Pittsburgh Post-Gazette
December 21, 1978

Toyland Charms "Kids"of All Ages
By Mike May

"Childhood’s joyland,
Mystic, merry, Toyland;
Once you pass its borders,
You can ne’er return again."

No, that last sentence from the old Victor Herbert-Glen MacDonough song “Toyland” is not quite
right. Not if you’re talking about Aland’s Toyland.
“Kids” with gray hair and wrinkles are returning to the little Victorian building, a landmark of Butler’
s Main Street. And they’re bringing their grandchildren with them.
“I’ve watched three generations come into my store," says William Aland, who is the third
generation of the Aland family to be in business in the toy shop built by Aland’s grandfather in
1888.
Although seeming a bit frazzled by the Christmas rush as kids and parents bustle about the store
examining the stacks of toys, Aland said, “We’re really busy all the time in here. Not just at
Christmas.”
He sees it as a good sign. Especially now while burgeoning shopping center behemoths are
making small family businesses like Aland’s extinct.
“I thought the new shopping malls around Butler now would hurt our business. But we’re just as
busy as we ever were,” Aland exclaimed with a smile.
But perhaps there’s an obvious reason. Christmas is a traditional time; a nostalgic time. Unlike
the plastic, glare, tackiness and Madison Avenue-type sales gimmicks associated with the large
chain stores, Aland’s Toyland looks like something from Christmas past. And parents and even
grandparents seemingly want to make this memory from their childhoods something that can be
remembered by their children and grandchildren.
The Aland Building is the last extant 19th century storefront on Butler’s Main Street that has not
been adulterated by some modernization scheme through the years.
“That stone step you step up on to get in the building,” Aland explained, “was put there when the
building was built to keep mud and dogs out of the store. Back then Main Street was just mud,
and dogs were allowed to run loose.”
The Victorian display window is still there; its large panes of glass framed by slender, delicately
carved columns. Beside the entranceway is a large beveled-glass mirror, garnished with some
typical Victorian embellishments. “I don’t know why they ever put the mirror there. I guess people
back then just didn’t have enough places they could look at themselves,” Aland remarked.
Inside the two swinging doors, whose brass plates are kept constantly shiny by the hands of
generations of anxious youngsters, customers shuffle past the stacks of toys on original wooden
floors. Toys are displayed on wooden counters with massive mahogany legs. And in the back by
the cash register, a large wooden piece of Victorian ornamental whimsy—complete with carved
wooden cobwebs—separates the two sections of the toy store.
“My grandfather built the building originally as a tailor shop,” the grandson explained. “But with
more factory-made clothes being produced as the years went by, we decided to get into the toy
business.
“The store was originally called Aland’s Penny Store—in fact, a lot of old-timers from Butler still call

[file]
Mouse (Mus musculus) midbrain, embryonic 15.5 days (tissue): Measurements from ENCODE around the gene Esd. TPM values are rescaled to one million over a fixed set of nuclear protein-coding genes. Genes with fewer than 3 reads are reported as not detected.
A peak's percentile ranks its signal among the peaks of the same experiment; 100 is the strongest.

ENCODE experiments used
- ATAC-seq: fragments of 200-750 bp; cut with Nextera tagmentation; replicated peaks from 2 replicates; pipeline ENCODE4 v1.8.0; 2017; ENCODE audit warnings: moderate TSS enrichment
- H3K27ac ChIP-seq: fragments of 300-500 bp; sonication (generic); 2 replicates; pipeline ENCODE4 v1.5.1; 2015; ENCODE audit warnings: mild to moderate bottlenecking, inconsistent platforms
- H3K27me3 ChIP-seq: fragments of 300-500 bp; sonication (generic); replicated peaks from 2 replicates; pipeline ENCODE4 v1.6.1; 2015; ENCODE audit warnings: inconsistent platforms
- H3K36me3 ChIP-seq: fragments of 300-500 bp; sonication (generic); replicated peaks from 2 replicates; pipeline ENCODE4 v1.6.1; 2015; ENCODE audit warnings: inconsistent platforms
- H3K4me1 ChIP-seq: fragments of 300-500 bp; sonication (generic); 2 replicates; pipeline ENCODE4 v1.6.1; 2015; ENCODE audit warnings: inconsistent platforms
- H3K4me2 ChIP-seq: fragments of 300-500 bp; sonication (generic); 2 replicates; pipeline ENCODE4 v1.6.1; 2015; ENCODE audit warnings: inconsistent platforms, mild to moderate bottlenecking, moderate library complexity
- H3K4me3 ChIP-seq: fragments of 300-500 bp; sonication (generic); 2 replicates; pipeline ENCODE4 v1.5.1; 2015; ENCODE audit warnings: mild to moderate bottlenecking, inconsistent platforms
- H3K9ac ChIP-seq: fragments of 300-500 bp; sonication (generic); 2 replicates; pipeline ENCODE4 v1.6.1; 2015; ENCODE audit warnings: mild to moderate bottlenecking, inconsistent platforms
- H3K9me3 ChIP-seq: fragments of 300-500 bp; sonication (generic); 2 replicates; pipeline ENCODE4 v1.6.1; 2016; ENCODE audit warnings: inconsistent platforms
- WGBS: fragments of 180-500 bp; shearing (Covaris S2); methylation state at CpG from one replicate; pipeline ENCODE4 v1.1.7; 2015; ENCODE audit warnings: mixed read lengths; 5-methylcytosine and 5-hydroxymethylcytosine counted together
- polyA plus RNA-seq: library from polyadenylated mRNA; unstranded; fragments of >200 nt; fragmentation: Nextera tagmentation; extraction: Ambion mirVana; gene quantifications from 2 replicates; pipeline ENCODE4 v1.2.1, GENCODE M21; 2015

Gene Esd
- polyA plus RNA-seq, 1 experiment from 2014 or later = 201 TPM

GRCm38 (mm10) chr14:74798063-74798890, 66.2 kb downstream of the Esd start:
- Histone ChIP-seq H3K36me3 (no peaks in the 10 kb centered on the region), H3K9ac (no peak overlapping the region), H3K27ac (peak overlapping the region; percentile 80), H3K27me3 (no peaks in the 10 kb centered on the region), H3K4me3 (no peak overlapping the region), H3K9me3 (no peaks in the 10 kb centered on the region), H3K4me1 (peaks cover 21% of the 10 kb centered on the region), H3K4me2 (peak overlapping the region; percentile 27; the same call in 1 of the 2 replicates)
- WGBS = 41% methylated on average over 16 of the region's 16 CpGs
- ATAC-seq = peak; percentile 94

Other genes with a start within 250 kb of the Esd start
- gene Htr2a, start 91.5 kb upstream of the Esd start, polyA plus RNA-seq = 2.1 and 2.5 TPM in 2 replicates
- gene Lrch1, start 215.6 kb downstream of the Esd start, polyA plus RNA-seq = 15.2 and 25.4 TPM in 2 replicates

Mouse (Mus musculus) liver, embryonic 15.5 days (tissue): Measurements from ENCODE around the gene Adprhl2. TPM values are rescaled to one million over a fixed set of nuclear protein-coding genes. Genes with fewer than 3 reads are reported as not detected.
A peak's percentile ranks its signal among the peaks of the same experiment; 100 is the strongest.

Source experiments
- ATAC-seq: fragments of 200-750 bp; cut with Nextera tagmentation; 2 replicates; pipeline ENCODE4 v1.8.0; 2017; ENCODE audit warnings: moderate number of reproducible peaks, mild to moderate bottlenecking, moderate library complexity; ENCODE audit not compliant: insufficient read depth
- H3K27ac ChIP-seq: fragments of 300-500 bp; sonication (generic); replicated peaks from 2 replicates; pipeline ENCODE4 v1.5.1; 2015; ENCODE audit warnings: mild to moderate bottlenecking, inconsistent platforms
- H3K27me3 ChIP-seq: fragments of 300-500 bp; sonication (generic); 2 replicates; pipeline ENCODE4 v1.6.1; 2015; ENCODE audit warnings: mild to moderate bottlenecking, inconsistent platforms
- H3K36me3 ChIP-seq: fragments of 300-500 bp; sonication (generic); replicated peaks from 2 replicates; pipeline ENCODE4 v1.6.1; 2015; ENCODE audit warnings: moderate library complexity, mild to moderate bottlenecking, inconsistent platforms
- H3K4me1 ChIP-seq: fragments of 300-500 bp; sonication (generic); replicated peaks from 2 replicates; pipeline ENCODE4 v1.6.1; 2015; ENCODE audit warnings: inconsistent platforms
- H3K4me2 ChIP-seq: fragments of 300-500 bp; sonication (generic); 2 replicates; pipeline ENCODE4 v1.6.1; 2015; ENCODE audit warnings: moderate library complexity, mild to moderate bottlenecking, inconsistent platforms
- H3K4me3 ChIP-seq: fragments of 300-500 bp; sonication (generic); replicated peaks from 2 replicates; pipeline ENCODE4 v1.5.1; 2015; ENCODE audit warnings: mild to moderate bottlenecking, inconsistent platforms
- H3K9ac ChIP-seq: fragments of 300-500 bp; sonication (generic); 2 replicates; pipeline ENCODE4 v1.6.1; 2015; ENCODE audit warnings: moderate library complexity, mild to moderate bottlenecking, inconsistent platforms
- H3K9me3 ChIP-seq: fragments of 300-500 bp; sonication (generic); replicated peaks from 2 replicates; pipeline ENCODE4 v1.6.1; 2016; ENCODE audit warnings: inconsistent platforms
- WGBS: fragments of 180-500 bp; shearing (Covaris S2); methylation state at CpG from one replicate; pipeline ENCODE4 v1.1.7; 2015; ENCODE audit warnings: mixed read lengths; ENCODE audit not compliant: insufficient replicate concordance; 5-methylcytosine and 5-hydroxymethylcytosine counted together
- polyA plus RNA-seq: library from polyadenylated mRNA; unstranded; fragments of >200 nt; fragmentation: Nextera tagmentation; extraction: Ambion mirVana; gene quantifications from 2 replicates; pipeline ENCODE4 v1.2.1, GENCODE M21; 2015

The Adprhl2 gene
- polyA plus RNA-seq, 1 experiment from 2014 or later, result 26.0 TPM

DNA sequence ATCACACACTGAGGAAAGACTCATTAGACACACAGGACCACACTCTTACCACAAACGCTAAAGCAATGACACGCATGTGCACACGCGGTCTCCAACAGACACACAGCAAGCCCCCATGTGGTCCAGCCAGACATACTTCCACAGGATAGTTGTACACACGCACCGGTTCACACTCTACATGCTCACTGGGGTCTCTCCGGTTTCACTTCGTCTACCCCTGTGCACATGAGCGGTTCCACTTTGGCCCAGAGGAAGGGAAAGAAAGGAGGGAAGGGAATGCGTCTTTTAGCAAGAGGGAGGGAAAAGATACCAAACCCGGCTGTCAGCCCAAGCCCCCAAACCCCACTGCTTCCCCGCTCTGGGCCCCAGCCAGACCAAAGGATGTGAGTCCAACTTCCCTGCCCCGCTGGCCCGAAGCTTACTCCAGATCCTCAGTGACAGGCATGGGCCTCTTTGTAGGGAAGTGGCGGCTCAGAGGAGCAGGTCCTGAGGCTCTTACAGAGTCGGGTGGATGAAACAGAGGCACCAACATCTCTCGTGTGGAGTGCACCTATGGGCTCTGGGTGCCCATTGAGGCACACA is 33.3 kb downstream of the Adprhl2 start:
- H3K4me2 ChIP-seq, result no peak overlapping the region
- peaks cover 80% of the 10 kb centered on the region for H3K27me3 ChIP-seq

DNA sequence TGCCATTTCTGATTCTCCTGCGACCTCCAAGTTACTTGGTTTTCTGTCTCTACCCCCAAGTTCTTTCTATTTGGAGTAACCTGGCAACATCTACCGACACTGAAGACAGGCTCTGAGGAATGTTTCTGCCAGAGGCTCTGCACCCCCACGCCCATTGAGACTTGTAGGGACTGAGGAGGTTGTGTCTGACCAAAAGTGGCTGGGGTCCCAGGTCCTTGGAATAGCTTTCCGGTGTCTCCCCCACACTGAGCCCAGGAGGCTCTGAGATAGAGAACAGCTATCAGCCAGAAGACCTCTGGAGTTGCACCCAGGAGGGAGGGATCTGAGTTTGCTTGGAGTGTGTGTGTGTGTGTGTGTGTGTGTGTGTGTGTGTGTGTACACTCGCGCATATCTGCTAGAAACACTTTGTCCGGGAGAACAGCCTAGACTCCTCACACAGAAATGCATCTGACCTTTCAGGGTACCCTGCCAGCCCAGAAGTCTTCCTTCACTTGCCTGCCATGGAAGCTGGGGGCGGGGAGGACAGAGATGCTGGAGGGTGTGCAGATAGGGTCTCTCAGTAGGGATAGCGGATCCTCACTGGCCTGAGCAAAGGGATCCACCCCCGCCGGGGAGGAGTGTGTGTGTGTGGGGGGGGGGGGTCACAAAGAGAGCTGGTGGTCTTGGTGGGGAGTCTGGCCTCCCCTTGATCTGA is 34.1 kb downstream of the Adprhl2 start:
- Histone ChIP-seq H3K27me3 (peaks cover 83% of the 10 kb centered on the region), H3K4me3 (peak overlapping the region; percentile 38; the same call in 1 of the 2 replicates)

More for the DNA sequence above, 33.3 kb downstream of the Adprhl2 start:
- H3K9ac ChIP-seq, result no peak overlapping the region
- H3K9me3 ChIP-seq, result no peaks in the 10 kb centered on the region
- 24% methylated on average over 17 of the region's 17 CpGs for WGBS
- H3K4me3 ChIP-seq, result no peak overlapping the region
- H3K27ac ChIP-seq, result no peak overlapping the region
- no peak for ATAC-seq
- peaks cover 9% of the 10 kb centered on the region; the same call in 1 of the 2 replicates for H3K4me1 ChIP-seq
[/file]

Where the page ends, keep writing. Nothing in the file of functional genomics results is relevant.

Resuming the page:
it that. But you won’t find much for a penny in here today.
“Back in the Depression when I first started working here our whole front section had all the toys
for a penny. You could get dolls or toy trucks for one cent. Of course back then a penny was a
penny.”
“Then in the late 1930s we got into some more expensive stuff. Toys that sold for clear up to 50
cents”, Alan remarked with a laugh. “Of course the 50 cent toys were only bought by people on
special occasions like birthdays of Christmas. Then about the 1940s things started to boom in
toys and we’d sell expensive toys all year ‘round. Today things are about the same. We sell
decorations for Christmas, birthdays, and parties now, too.”
And Aland observed that toys, like buying habits, have changed through the years:
“Today’s toys are much better than those from other years. They’re made better, and last longer.
Even places like Japan and Hong Kong that used to put out toys what were cheaply made are
making quality toys now. I can remember seeing toys that were made from old beer cans. You
don’t see that any more. And don’t forget, the U.S. government has tightened up standards for
toys.
“But I still examine the toys, and toys that aren’t good quality or are going to break easily I don’t
stock.”
But what about the kids? Butler’s changed. Toys have changed. Just about everything but Aland’
s itself has changed. What does a man who has seen three generations of wide-eyed kids come
and go in his store observe about children?
“The children never change,” he said. “The kids are always the same.”
A little girl—like countless little girls before her—steps up to the cash register in hopes of
purchasing a stick horse. She anxiously counts her change but finds herself short a quarter. She
looks dolefully at the clerk.
“That’s okay, honey,” he says. “It’s paid for.”
That’s not a scene you’ll likely see at a shopping center.
What about the future for Aland’s Toyland?
When asked, Aland, who has no children of his own, had the question answered for him by his
wife.
“Retirement,” said Mrs. Aland firmly.
And if Aland’s Toyland—one of the last of the vanishing bit of Americana—passes from the scene,
the words of the Victor Herbert tune someday may be sadly accurate.